America's Place in the Global Struggle

8a. New France

Champlain's May of 1612

French explorer Champlain had visited and mapped the New England coast a number of times before the Pilgrims arrived in 1620. This map of New France was drawn in 1612 and includes all of what is now New England.

About the same time John Smith and the Jamestown settlers were setting up camp in Virginia, France was building permanent settlements of their own. Samuel de Champlain led a group of French colonists through the mouth of the St. Lawrence River to found Quebec in 1608. The fur trade led fortune seekers deeper and deeper into North America. French Jesuit missionaries boldly penetrated the wilderness in the hopes of converting Native Americans to Catholicism. By 1700, France had laid claim to an expanse of territory that ranged from Newfoundland in the Northeast, down across the Great Lakes through the Ohio Valley, southward along the Mississippi River to the Gulf of Mexico, and as far west as the Rocky Mountains.

There were profound differences between New England and New France. The English colonies, though much smaller in area, dwarfed the French colonization in population. Louis XIV was a devout Catholic and tolerated no other faiths within the French Empire. French Huguenots, the dominant religious minority, therefore found no haven in New France. Land was less of an issue in France than England, so French peasants had less economic incentive to leave. The French Crown was far more interested in its holdings in the Far East and the sugar islands of the Caribbean, so the French monarchs did little to sponsor emigration to North America. Eventually, the sparse French population would be no match for the more numerous British colonists as the wars raged on.

Unlike the English colonies where self-rule had been pursued immediately, the people of New France had no such privileges. There were no elected assemblies. Decisions were made by local magistrates on behalf of the French king. Trial by jury did not exist, nor did a free press. The French citizenry depended directly on the Crown for guidance. The English colonists depended on themselves. In the end, despite huge claims to North American lands, the French would be overwhelmed by more numerous, self-directed subjects of Britain.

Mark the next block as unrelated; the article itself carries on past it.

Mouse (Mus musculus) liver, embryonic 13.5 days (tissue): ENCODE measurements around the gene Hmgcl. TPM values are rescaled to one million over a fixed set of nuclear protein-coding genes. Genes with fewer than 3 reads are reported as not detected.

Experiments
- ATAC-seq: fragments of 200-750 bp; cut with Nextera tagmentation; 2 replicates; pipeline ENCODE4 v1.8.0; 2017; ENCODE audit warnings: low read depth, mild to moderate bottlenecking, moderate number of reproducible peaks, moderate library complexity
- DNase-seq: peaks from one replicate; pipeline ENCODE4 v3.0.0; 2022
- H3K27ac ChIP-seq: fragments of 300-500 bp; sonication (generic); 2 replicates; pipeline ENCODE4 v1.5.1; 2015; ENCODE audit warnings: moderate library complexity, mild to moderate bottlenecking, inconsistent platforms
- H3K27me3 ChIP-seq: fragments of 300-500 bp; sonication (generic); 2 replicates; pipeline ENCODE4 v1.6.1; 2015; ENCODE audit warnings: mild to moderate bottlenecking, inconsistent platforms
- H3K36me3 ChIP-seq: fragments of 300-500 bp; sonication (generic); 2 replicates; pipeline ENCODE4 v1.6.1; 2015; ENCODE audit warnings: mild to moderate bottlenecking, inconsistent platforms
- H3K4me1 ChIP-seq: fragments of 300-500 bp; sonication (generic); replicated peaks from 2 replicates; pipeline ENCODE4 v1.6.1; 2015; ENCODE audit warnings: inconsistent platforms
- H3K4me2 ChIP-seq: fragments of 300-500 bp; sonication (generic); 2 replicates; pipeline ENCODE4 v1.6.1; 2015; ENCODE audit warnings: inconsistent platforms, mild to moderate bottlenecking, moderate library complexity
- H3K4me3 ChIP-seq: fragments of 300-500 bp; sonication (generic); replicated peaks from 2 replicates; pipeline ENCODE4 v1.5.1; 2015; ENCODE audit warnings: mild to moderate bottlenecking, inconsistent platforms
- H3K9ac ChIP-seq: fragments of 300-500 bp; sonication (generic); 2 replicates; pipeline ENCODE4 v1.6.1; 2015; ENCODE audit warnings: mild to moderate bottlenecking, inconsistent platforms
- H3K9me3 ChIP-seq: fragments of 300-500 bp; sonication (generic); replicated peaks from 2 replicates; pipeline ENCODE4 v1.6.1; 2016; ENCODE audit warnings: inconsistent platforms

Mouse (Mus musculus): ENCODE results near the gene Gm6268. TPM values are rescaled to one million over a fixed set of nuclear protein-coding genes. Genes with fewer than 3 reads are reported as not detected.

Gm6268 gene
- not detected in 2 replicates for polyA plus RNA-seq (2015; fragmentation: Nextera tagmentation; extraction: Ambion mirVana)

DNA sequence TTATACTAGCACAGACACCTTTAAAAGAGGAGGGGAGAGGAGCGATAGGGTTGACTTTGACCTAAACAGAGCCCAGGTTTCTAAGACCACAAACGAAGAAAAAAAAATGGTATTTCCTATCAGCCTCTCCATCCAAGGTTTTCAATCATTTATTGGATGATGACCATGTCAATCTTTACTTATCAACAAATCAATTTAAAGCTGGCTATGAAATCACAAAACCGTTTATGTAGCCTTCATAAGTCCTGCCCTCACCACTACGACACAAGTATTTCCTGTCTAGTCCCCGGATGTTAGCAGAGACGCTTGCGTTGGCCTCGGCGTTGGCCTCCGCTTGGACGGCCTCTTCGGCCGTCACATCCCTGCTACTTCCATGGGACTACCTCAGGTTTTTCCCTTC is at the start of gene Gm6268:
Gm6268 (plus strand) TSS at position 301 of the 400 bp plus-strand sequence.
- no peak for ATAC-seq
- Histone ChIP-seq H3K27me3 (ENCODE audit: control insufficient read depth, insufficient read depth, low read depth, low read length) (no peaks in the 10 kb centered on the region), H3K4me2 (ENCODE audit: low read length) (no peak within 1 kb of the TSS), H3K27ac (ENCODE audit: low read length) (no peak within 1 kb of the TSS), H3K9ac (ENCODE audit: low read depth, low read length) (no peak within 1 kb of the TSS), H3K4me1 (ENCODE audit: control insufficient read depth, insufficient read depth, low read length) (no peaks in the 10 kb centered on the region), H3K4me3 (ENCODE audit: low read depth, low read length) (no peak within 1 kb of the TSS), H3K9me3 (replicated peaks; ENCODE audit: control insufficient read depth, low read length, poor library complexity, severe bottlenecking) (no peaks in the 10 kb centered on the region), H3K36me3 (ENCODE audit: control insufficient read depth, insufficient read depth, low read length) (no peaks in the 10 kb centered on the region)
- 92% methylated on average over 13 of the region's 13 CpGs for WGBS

French cultural contributions are still felt in the modern United States. Cajun and Creole food draw from French culinary traditions. We need look no further than the map: Des Moines, Detroit, St. Louis, Grand Teton, and New Orleans, to see but some of France's enduring influence.

On the Web
France in America
France in America is a collaborative project between the Library of Congress and the Bibliothèque nationale de France, France’s national library. This collection, which is presented in both English and French, documents the presence of the French in the United States from the beginning of the 16th century until the end of the 19th century.
On the French Frontier 1700-1800
From the Illinois State Museum, a look at French colonial life in the 1700s. Six vignettes explore different social issues, and in-depth activities and additional resources (maps, timeline, material culture, and ethnic relations) make this site interesting and valuable.
Saint-Pierre et Miquelon
New France exists today in Saint-Pierre and Miquelon, two small islands off the coast of Newfoundland, which are still French possessions. This colorfully illustrated site offers information on history, culture, tourism and much more.
The Virtual Museum of New France
This site, with voluminous articles on French exploration of the new world and colonial culture, including maps, timelines, art, and original source material, is seemingly inexhaustible. And it is one of the most beautiful sites on the Internet.
Acadians in Canada weren't permitted to use guns or canoes by the British authorities in Halifax. On Friday, September 5, 1755, Colonel John Winslow ordered that all males aged 10 years and up in the area were to gather in the Grand-Pré Church for an important message from His Excellency. Promises were made, promises broken. Acadians were placed on ships, destination unknown, and their homes were destroyed.
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